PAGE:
Last Updated: Fri Apr 15, 2011 18:29 pm (KSA) 15:29 pm (GMT)

There’s more to the Gulf than modern cities: There are the railways

The Hijaz railway in operation. Photo courtesy of the Imperial War Museum. (File photo)
The Hijaz railway in operation. Photo courtesy of the Imperial War Museum. (File photo)

While man-made islands and record-breaking skyscrapers tend to capture the attention of city builders in the Gulf region, governments here are also investing in a decidedly less glamorous project: rail.

Governments of the six-member Gulf Cooperation Council are building networks that could one day link Omani ports on the Indian Ocean through the Gulf, into the Levant and Turkey and on the doorstep to Europe’s capitals.

“Rail is the buzzword in the region,” said Nabeel Kazerooni, senior executive officer at Injazat Capital in Dubai.

Gulf governments are using sovereign wealth funds bursting with oil revenues to build large infrastructure projects such as railways. The networks of Saudi Arabia, the UAE and Qatar are at the most advanced stage. The total value of rail projects in the region over the next 10 years is estimated at $109 billion, according to the research firm Business Monitor International.

The UAE’s railway is being constructed in tandem with similar rail projects in other Gulf countries. Saudi Arabia will soon open a north-south line covering 2,500 kilometers, while Oman, Qatar and Bahrain are starting rail projects of their own.

Thomas E. Lawrence. Photo courtesy of the Imperial War Museum

The UAE is building a $10 billion, 1,200-kilometer rail system that will break ground later this year. The first trains will carry granulated sulfur from new plants in Abu Dhabi—locations of major oil and gas field developments—some 260 kilometers to Ruwais in 2013.

Ruwais is the site of the UAE’s major oil refineries, and other plants.
In total, the planned rail network, which is scheduled to be complete in 2018, would stretch from oil and gas fields in the country’s western region through Dubai and up through the northern emirates to the Omani border. The railway expects to ship at least 50 tons of a variety of goods in the first few years.

Railways have long been a part of many nations’ transportation systems, but only just recently have they become viable in countries such as the UAE, analysts said. Increasing freight traffic to intermodal hubs in Dubai, Abu Dhabi and Fujairah has made rail necessary to both reduce costs and increase efficiency of moving the goods.

For a region that has relatively few railways compared to, say, Asia or Europe or the United States, there is a great deal of deal of legend associated with trains in Arabia.

The legend largely revolves around the life of Thomas Edward Lawrence—Lawrence of Arabia—an archeologist who became an intelligence agent for the British, and an explosives expert.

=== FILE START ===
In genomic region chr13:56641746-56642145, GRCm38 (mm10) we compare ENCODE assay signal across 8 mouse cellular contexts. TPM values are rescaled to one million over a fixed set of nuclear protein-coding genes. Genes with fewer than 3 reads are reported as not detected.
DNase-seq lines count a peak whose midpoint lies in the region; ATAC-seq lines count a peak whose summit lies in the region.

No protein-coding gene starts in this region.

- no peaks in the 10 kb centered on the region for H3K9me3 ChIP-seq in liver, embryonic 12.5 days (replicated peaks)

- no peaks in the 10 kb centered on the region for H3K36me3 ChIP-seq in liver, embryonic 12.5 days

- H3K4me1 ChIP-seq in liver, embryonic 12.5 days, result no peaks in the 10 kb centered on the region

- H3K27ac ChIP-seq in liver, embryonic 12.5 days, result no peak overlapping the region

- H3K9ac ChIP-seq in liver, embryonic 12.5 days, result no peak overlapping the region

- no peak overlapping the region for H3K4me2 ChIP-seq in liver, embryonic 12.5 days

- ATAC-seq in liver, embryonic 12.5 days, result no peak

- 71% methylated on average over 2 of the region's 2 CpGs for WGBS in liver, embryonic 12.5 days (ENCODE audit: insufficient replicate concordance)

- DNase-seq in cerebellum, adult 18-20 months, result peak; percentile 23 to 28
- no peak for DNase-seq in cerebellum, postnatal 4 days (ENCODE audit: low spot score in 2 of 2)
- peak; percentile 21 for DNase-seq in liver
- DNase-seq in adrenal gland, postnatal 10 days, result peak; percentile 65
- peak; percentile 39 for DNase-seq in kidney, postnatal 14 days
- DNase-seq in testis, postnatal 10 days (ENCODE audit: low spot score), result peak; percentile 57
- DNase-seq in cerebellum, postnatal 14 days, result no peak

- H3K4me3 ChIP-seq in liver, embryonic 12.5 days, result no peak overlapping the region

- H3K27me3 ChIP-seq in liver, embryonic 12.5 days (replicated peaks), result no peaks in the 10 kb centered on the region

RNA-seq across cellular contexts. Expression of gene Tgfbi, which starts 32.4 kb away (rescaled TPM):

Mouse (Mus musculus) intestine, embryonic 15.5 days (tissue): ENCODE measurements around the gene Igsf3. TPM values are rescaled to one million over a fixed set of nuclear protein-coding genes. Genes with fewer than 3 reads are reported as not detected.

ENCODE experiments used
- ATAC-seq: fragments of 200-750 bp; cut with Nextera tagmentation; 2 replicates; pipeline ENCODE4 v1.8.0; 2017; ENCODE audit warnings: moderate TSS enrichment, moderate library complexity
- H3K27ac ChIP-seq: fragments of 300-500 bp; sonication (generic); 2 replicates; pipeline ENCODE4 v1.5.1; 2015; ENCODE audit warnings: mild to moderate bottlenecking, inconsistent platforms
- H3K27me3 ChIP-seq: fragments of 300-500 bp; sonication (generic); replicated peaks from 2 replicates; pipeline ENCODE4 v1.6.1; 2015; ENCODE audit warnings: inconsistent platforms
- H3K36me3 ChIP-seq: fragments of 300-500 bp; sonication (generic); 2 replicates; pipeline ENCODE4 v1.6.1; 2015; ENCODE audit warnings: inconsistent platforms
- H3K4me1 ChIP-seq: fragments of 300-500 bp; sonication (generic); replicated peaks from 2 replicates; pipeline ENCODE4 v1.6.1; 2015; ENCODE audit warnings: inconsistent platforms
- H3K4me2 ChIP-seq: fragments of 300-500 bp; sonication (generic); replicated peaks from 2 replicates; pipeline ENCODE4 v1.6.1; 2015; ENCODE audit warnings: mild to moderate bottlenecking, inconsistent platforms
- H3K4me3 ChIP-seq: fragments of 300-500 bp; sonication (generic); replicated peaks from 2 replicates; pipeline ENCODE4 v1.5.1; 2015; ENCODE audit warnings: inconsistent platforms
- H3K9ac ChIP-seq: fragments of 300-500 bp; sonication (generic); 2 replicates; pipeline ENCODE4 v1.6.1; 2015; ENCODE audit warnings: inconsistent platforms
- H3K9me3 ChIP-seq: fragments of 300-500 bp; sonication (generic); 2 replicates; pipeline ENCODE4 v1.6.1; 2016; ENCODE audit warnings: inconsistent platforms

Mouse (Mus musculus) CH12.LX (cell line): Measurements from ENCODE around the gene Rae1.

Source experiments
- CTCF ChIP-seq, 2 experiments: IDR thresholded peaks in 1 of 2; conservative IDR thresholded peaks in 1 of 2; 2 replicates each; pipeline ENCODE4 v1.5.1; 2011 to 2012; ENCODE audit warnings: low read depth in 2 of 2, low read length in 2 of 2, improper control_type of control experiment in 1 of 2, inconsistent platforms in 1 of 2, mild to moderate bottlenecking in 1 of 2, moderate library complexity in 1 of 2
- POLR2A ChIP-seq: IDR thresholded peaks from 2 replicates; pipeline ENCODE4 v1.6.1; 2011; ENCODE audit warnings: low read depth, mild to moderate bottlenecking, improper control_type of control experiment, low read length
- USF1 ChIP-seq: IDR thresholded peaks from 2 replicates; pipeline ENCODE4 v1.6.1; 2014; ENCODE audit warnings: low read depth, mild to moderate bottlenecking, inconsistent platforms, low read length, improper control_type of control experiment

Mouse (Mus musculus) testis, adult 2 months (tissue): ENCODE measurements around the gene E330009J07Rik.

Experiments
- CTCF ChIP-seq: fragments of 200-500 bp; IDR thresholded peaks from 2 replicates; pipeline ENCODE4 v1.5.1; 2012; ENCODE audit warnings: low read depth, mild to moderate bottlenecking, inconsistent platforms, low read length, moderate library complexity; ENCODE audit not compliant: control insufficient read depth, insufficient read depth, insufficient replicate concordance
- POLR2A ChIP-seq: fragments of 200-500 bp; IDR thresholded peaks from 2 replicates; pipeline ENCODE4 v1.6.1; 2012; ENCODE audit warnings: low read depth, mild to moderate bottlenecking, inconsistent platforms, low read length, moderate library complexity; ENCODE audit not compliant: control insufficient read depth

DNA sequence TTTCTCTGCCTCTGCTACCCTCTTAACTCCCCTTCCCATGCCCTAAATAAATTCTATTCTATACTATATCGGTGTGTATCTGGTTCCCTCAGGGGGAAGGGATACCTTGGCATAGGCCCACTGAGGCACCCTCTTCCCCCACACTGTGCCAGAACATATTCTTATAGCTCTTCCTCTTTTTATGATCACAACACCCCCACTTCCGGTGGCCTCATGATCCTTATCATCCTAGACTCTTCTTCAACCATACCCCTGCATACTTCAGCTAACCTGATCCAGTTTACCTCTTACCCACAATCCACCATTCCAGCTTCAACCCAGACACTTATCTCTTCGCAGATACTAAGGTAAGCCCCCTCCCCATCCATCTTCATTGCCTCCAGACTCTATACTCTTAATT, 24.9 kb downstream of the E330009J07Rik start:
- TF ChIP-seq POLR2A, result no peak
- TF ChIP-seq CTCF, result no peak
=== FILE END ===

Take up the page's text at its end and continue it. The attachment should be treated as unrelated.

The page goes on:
According to an essay by Louise Dean of Westmoreland Mechanical Testing and Research, his work took him to Carchemish in the Arab part of the Ottoman Empire, which was soon to be a dangerous place due to the imminent onset of World War I.

Ms. Dean’s essay says:

Prior to World War I, German engineers using 5,000 multi-racial workers had built the Hijaz railroad in this region for the Turks. The chief engineer was Heinrich August Meissner, a civil engineer born in Germany. The railroad was funded entirely by subscriptions starting in 1901 from Muslims throughout the world. The advertised intention was to link Damascus to Mecca to facilitate the sacred trip to Mecca. However, the rail was only laid as far as Medina (1,320 kilometers of track) as Bedouin tribes would not provide access to the remaining region.

Still, prior to the railroad, the trip from Damascus to Medina would take two months by camel caravan and with the train took only 55 hours. Beginning its regular service in 1913, the line transported as many as 500 passengers daily. No one knew that World War I would erupt the next year, ousting the Ottoman Empire from Arab lands after 400 years of rule. The rail lines were also used to facilitate the movement of the Turkish military and to provide greater centralization to the ailing Ottoman Empire.

The track of the Hijaz railway became the theater of a critical military engagement led by Lawrence of Arabia. The subject of an epic film by the same name in the mid-1960s, Lawrence of Arabia became a British intelligence officer in 1914 and spent much of his energies in 1917 and 1918 blowing up sections of this rail.

As an archeologist in the region, he had learned the customs of the Arabs and there was mutual respect between them. Lawrence led attacks with the Arab guerillas against the Turks of the Ottoman Empire, sabotaging the railway that provided them with food, water, and military supplies. He avoided completely severing the line so as to draw Turkish concentration away from the main battlefronts.

As a rule, Lawrence was so accurate at dynamiting train engines that the seats were sold accordingly—the safer seats in the back of the trains were said to have sold for five times more than the more risky ones in the front, near the engine. The eventual mutilation of the railway allowed the British Navy to have access to every important Red Sea port and helped to end World War I.

In the contemporary Gulf, Saudi Arabia—where Lawrence operated—has the most advanced rail system. In total, the oil-rich kingdom has almost $20 billion in rail investments, including four major projects: the Haramain High Speed Railway, the North-South Railway, the Saudi Landbridge Railway and the Jeddah Monorail.

(Angela Shah of Al Arabiya can be reached at: angela.shah@mbc.net)

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